HOT NEW FINDS AT EPPS

Byline: Faye Brookman

PALM BEACH GARDENS, Fla. — Retailers, bombarded with a barrage of sameness at last week’s Efficient Product and Planning Sessions, were happy to learn there are still product niches to discover.
One firm, Christian L. International, based in North Miami, displayed a Lash Extender Treatment that adds length, thickness and strength. There also was a Lasting Lipliner with tints extracted from vegetables and fruits.
Christian L. International has been selling its products in Europe for more than 20 years. The company also has distribution on the Home Shopping Network and Value Vision. Those shows, however, featured kits of several items selling for $32 and up.
“Consumers started asking us for just single items, so we are looking to add retail distribution,” said Noreen Leuzzi, the creator of the products.
Christian L. International products are in fewer than 1,000 doors, including Miami-area Walgreens and Fedco Drug, but the company hopes to at least triple that. Industry sources estimated the company has retail sales of about $8 million. The firm would not comment on estimates.
Among the items buyers singled out were a Lash Extender, a treatment that adds length and thickness to lashes and retails for $5.99. Other items were the Lasting Lipliner with fruit and vegetable stains and an Anti-Age Lip Treatment.
According to Leuzzi, the stain does not come off for several days unless removed with baby oil. The anti-age treatment helps fill in tiny wrinkles in the lips.
“Buyers were raving about how it worked during the show,” said Charles Bowlus, president of the EPPS show. All items are under the brand name Natural Angel. Christian L. International offers them in displays that can be hung or presented on counters.
There was a whiff of optimism in the air at EPPS about holiday fragrance sales. For the past three years, mass market fragrance sales have been flat.
But this year retailers are optimistic about scents. However, the fragrances generating enthusiasm aren’t from major firms like Revlon. A handful of niche players has taken advantage of a void in the marketplace created as manufacturers shied away from launching new fragrances. Several firms have purchased the rights to older, established scents that they hope to revive.
Aladdin Fragrances, for example, continues to support Pierre Cardin Pour Homme with special value gift sets. The company is also now representing 4711 Cologne, a scent with a large following, according to Michelle Wasik, vice president of sales.
“Retailers come in and tell us they have people that buy the large size because they love the fragrance.” Aladdin assumed the distribution of the 300-year-old scent from Intercosmetics.
Fragrances of France hopes shoppers will be nostalgic for its Tigress, Aphrodisia and Woodhue fragrances.
“These are updates of those classics,” a spokesman said of the scents that were once Faberge’s bestsellers. Another firm, IPD Inc., now has the rights to several lines that it hopes to reinvigorate, including Alyssa Ashley and Le Jardin. Peter Whitaker, a former executive with Quintessence and Coty, runs IPD.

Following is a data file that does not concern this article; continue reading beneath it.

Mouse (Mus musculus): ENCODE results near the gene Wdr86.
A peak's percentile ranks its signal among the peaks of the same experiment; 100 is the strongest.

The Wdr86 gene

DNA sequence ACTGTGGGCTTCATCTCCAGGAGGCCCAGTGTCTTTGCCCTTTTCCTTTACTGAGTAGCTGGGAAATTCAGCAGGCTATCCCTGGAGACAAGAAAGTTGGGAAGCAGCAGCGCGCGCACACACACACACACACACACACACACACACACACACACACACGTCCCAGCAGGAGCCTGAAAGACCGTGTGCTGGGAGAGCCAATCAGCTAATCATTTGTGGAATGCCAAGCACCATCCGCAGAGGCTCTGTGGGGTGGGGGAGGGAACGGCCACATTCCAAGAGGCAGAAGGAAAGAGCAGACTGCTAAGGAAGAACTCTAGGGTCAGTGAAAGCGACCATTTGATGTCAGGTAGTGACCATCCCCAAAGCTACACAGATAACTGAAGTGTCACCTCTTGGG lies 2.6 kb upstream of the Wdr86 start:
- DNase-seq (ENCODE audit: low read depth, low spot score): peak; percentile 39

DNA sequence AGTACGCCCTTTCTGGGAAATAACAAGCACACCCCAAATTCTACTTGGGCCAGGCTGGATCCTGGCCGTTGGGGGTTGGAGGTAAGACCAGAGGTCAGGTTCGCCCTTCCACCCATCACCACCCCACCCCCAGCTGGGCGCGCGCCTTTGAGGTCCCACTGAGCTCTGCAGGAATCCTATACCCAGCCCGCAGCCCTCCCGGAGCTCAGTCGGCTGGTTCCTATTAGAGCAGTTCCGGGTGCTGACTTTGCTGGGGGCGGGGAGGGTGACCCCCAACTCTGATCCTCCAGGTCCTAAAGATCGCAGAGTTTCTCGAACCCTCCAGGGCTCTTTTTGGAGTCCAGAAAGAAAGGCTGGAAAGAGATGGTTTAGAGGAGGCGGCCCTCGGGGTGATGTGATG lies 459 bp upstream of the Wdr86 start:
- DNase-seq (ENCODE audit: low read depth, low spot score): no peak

CCA Industries hopes to pump up sales of Cloud Dance and Cherry Vanilla, two scents it acquired last year. CCA is packaging its fragrances with stuffed animals as holiday stocking stuffers.
While some firms look to revive classics, another company is importing a fragrance from Europe. Paris Designs Inc. of Miami is hoping its Van Gogh men’s and women’s fragrance will appeal to shoppers looking for a fragrance priced under $10 this Christmas. “This is an original fragrance, not a knockoff, yet we’ll sell it for $10. Even the knockoffs are selling for above $13,” said Herb Carroll, managing director of sales for the U.S. Carroll said two other Van Gogh scents are in the pipeline.

Wegmans Food Stores’ debut in New Jersey apparently has been a great success for far. Industry sources reported the store in Princeton was racking up daily sales equivalent to what nearby grocery stores produced in a week. According to supermarket analysts, the store is on target to do $80 million in sales the first year.
Wegmans, based in Rochester, N.Y., would not comment on the unit’s volume.
However, the chain is making a statement about reacting to shoppers’ needs in the affluent Princeton market. Within a week, the store started accepting American Express cards instead of just Visa and Master Card. “We heard your requests,” a sign at the front of the store explained.
Experts think Wegmans will respond in beauty, as well. As Wegmans opens two new stores in New Jersey — one in the Freehold market and another in Toms River — industry executives believe the beauty assortment will become more upscale.
“They haven’t made beauty a destination yet, as they have in other departments,” observed Burt Flickinger 3rd, a supermarket analyst with Reach Marketing in Westport, Conn.
Wegmans has brought in the top-line names in other departments such as pet products and housewares — Wegmans sells upscale Calphalon cookware — and he expects the same in cosmetics.
“Before, Wegmans only had to cater to the rich in Rochester,” he said. ” It is different in Princeton, where the stakes are higher. The Wegman family’s own sense of style will prevail, and we’ll see them complete the puzzle with a more upscale presentation.”

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